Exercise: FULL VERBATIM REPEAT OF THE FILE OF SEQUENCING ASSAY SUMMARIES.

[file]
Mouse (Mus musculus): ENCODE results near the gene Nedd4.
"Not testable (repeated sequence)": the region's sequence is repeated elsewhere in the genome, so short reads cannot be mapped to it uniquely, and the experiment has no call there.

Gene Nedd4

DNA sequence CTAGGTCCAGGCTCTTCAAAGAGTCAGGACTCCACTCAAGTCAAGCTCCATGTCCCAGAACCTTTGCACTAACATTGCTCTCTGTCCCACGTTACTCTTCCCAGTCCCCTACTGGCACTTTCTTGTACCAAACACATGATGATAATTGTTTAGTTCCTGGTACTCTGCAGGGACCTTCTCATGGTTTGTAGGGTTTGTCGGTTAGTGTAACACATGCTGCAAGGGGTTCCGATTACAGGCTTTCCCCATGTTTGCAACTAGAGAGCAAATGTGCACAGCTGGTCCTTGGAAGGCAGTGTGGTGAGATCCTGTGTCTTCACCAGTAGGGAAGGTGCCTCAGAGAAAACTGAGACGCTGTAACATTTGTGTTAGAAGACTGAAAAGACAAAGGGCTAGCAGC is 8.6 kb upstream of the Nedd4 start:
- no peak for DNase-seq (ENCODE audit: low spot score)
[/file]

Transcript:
Mouse (Mus musculus): ENCODE results near the gene Nedd4.
"Not testable (repeated sequence)": the region's sequence is repeated elsewhere in the genome, so short reads cannot be mapped to it uniquely, and the experiment has no call there.

Gene Nedd4

DNA sequence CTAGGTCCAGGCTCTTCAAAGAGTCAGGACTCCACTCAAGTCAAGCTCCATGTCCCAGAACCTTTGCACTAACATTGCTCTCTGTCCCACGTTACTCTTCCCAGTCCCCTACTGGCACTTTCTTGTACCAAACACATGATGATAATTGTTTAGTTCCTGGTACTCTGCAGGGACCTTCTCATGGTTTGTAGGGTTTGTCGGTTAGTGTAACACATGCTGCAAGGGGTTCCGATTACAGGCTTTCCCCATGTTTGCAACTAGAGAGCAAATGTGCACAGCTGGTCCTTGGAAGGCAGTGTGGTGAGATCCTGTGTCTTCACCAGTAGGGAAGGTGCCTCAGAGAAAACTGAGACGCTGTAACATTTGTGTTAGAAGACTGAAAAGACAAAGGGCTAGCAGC is 8.6 kb upstream of the Nedd4 start:
- no peak for DNase-seq (ENCODE audit: low spot score)